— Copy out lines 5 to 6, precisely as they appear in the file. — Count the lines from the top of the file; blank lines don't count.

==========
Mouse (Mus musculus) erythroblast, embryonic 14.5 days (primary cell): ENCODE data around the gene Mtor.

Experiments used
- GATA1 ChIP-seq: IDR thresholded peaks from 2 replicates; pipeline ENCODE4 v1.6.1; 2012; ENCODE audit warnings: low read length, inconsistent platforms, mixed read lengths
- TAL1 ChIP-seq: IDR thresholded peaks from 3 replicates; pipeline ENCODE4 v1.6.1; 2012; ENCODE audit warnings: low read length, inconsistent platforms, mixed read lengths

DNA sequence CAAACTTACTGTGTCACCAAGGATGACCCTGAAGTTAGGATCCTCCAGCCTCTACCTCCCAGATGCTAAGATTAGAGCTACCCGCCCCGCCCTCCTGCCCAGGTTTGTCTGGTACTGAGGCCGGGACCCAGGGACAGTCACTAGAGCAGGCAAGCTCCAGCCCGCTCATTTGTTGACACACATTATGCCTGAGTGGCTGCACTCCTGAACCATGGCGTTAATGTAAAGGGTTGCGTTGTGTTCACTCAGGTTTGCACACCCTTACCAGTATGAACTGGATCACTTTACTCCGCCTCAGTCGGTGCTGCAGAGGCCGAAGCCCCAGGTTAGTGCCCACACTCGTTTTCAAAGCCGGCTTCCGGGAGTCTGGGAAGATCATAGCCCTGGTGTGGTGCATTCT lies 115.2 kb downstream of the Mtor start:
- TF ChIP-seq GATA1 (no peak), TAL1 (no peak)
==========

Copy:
DNA sequence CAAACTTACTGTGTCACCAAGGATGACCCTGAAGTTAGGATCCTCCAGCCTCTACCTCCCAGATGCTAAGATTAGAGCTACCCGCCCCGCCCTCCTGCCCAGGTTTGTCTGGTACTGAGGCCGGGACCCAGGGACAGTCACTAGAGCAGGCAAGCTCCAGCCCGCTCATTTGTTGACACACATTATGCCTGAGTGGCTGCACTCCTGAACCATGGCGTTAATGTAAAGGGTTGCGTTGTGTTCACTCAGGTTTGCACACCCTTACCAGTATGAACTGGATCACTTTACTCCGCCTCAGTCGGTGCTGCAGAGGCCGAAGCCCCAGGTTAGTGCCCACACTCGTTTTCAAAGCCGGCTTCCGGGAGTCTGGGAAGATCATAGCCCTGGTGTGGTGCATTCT lies 115.2 kb downstream of the Mtor start:
- TF ChIP-seq GATA1 (no peak), TAL1 (no peak)